Which Flavor of Flash Is Right for You?

Ask the Right Questions to Find the Right Solutions

Kurt Hildebrand

IT faces a number of competing storage priorities: increasing capacity, enhancing performance, and continuously driving down the cost per gigabyte. When using traditional spinning magnetic disk storage technology, these demands are difficult to meet.

Flash storage may provide a better balance of capacity, performance, and cost. That may be why IDC sees flash outpacing growth of traditional hard disk drives (HDDs), with enterprise solid-state drive (SSD) shipments expected to increase more than 75% annually.

If performance were the sole criteria, flash would be the preferred choice. Conversely, if capacity or cost is the top criterion, flash would take a back seat to HDDs. But the cost difference between flash storage drives and HDDs is narrowing, which will drive more flash storage deployments.

When selecting the flavor of flash to deploy, IT should align flash storage to the appropriate workloads. Flash storage uses about 20% of the power that HDDs consume and reads about 100 times faster than traditional storage drives. The advantages of flash storage become obvious for constantly used, read-centric workloads such as databases. However, flash has slower write speeds and a limited write lifecycle, so HDDs remain preferable for write-heavy applications.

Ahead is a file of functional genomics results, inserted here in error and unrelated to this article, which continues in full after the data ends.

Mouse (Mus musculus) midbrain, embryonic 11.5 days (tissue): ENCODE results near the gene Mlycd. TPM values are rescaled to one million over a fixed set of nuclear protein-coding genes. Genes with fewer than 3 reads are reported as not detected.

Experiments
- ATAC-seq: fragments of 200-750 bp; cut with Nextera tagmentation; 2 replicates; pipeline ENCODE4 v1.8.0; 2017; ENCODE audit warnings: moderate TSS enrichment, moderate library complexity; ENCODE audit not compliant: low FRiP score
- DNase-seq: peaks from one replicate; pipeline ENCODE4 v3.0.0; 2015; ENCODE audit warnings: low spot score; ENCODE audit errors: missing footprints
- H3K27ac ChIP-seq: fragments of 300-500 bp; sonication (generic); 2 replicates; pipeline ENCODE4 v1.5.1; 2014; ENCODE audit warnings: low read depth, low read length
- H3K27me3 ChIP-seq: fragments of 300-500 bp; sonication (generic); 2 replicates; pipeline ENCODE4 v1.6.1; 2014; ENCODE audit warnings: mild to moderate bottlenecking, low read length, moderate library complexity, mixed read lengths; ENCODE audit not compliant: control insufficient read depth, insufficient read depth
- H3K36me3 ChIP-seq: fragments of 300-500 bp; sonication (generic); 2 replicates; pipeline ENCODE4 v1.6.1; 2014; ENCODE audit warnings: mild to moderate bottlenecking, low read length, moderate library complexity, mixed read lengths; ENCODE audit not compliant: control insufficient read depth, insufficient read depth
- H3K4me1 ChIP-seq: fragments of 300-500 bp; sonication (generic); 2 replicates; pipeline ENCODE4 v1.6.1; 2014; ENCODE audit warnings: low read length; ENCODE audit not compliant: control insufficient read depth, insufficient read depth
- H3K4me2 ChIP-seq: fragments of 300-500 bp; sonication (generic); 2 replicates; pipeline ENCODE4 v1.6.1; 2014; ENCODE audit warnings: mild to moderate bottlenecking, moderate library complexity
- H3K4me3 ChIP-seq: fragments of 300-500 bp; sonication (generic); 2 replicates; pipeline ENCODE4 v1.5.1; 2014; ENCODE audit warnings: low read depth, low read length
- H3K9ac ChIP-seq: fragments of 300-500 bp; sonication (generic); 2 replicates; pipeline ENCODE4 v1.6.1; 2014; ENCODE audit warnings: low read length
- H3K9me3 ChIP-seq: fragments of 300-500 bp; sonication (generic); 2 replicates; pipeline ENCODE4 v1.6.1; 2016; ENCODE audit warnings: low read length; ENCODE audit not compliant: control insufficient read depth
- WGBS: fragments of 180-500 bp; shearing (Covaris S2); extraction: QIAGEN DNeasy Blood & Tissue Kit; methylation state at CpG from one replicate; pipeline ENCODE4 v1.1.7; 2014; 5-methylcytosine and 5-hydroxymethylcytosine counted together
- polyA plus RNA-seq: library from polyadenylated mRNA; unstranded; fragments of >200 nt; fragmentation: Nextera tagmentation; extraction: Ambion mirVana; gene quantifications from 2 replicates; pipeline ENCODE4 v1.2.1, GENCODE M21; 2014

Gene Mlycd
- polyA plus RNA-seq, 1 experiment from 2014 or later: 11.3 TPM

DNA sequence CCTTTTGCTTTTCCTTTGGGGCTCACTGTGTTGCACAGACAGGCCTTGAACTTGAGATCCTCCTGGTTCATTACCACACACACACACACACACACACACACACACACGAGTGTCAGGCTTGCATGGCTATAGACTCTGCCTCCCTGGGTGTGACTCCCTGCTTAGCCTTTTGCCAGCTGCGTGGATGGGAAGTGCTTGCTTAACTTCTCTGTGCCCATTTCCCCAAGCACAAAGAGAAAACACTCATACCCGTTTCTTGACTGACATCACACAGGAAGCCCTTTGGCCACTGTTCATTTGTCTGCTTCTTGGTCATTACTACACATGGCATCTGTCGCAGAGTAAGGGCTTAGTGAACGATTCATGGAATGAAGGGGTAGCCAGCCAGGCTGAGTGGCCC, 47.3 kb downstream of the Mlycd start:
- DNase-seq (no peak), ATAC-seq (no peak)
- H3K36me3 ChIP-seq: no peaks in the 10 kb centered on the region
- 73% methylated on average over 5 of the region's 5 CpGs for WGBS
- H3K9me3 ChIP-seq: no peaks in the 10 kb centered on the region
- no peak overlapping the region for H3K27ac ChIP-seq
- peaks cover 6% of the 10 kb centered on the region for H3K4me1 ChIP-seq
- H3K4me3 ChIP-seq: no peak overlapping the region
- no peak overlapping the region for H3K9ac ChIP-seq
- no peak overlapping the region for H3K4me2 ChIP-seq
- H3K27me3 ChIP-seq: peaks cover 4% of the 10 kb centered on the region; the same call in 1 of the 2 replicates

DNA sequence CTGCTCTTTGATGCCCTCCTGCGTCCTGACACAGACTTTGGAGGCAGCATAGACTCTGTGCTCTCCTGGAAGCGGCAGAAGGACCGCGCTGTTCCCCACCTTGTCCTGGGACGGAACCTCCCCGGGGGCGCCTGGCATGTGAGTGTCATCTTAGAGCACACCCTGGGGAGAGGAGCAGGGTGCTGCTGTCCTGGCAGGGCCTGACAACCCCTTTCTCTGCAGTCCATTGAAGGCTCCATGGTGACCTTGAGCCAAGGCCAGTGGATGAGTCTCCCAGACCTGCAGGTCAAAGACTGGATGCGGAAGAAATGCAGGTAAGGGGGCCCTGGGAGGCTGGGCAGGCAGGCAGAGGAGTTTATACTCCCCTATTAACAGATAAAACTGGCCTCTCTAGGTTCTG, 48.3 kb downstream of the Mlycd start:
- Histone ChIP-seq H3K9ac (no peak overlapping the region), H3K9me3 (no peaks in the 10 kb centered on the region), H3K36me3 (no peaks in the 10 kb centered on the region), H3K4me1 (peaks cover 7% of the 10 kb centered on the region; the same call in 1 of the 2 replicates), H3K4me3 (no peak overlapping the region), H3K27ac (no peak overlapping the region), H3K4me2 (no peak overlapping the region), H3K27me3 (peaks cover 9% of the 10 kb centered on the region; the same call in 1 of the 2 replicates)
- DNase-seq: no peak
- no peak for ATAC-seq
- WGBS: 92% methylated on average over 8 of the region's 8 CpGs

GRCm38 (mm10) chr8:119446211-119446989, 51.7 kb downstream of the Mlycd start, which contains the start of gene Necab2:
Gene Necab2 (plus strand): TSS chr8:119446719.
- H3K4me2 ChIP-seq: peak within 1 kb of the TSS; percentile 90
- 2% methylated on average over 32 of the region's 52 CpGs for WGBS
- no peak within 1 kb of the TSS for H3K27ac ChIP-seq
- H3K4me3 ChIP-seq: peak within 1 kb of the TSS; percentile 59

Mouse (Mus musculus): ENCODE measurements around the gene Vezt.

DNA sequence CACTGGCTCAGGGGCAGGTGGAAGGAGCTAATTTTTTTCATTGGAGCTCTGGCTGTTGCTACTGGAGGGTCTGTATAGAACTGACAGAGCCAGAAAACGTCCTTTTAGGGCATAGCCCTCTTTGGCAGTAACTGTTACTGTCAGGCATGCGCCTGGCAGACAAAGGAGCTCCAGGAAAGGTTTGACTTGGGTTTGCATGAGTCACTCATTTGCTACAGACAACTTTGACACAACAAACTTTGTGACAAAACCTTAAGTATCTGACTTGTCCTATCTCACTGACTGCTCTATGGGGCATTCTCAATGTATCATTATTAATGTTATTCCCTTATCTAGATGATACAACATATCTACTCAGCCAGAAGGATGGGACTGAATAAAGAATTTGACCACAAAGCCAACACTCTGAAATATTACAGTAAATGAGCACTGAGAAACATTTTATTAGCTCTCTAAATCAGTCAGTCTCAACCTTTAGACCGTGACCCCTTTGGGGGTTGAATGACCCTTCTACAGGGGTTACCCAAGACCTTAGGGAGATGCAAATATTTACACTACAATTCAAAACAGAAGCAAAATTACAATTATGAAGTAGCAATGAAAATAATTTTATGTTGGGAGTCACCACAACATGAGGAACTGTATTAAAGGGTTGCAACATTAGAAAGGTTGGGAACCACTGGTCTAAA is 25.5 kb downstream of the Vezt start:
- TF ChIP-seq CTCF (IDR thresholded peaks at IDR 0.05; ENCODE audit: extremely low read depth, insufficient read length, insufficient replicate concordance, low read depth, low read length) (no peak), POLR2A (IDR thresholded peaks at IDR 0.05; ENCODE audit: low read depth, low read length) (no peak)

Flash arrays are also ideal for applications that don’t require high capacity but require high performance levels, such as desktop virtualization deployments. Deployments of big data and in-memory analytics are also driving flash implementations.

Another flavor that is extremely popular is a hybrid flash array where a small number of high-performance flash disks are paired with cost-effective, high-capacity spinning disks and storage software. The end result is a storage solution that delivers high performance and high capacity at a lower cost per I/O and per gigabyte stored than traditional arrays.

Hybrid flash arrays leverage existing spinning drive storage platforms while allowing the enterprise to cost-effectively add flash arrays to support the performance demands of critical applications. Hybrid flash arrays are a good fit for applications that require both high capacity and fast performance, such as online transaction processing and data warehousing applications.

This best-of-both-worlds approach allows the enterprise to plan deployments to increase both capacity and performance while effectively managing costs.

For more flash array deployment information, listen to the podcast Flash Versus Traditional Storage.

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